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Yeah I calculated it would cost $600 plus for new wheels alone and I'd save maybe $50 a year in fuel 50x10 years is $500 still doesn't cover the cost. And where I live fuel may be cheaper anyways we are at $2.25 now and was at $1.65 in the winter.


And I like the 18's!!
 

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To change the wheel size for the sake of it doens't make mathimatical sense. When the 18" wheels wear out and they will, you can look at the cost of selling your 18" rims and buying 16" with the lower cost tires and it might make sense. Then again it might not as I haven't run the numbers.
 

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Also the 18's may actually handle better than the 16's and despite KIA doing a good job making the 16's look decent, the 18's IMHO, look better.
 

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Also the 18's may actually handle better than the 16's and despite KIA doing a good job making the 16's look decent, the 18's IMHO, look better.
I agree the 18s look great. Dealer wanted $500 each for just the 18 wheels. I passed and bought good enough 16in after market for $120 each installed.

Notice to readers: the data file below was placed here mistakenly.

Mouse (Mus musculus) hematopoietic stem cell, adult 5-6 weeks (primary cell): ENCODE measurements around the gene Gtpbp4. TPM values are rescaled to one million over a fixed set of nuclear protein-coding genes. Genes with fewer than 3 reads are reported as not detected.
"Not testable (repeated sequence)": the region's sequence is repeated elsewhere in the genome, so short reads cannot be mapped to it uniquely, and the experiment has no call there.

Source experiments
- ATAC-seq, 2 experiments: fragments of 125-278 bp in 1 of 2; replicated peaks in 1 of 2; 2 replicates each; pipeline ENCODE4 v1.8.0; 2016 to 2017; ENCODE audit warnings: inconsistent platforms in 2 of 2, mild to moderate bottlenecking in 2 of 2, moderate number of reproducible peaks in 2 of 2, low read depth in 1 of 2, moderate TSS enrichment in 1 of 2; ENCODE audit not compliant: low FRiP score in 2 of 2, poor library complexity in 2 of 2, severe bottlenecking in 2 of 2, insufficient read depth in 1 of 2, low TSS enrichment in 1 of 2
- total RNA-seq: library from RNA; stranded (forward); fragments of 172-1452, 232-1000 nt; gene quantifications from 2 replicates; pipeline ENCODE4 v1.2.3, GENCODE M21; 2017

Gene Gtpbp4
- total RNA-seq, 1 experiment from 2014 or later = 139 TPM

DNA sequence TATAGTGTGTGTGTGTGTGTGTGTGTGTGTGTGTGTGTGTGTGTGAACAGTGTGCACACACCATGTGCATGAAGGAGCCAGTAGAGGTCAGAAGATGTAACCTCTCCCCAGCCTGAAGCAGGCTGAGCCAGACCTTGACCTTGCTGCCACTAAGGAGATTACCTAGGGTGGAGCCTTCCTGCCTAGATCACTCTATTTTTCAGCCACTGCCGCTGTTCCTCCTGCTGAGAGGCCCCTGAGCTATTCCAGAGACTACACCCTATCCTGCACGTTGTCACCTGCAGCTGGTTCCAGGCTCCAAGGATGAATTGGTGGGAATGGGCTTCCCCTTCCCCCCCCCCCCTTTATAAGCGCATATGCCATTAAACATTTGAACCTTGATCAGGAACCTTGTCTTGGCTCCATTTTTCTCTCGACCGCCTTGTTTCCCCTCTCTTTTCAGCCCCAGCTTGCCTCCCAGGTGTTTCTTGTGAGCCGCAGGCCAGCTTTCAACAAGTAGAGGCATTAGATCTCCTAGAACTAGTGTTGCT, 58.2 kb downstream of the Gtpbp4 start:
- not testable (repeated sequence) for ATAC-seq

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However, the stiffer a tire is the less it will deform thus less heat is generated thus less rolling resistance.

Consider why a underinflated tire has a higher rolling resistance than a properly inflated tire. The reason is the sidewall is less stiff and the contact patch is larger for the underinvested tire, resulting in more flexing of the sidewall and tread resulting in more generated heat thus higher rolling resistance.
When a tire hits an impact, a tire must deform to a certain extent. When sidewalls are flexible, the tire deforms easily over the irregularity with the vehicle losing little momentum. With stiffer tires, they flex less but the impact now has to be absorbed with wasted heat. In addition, road irregularities cause micro (sometimes gross) air or the tire leaving the road. Every small loss of contact creates higher rolling resistance, again as wasted heat from increased friction.

Sure, and overinflated tires reduce rolling resistance on smooth roads by reducing contact patch area. Hypermilers will use narrow overinflated tires and ride the ridge or painted lines to take advantage of increased smoothness where their choice of tires and inflation have a clear advantage. Smooth roads (with the ultimate being your beloved steel rails) are where this strategy wins. On other surfaces, it loses in every regard, rolling resistance plus handling, comfort, braking, and tire life.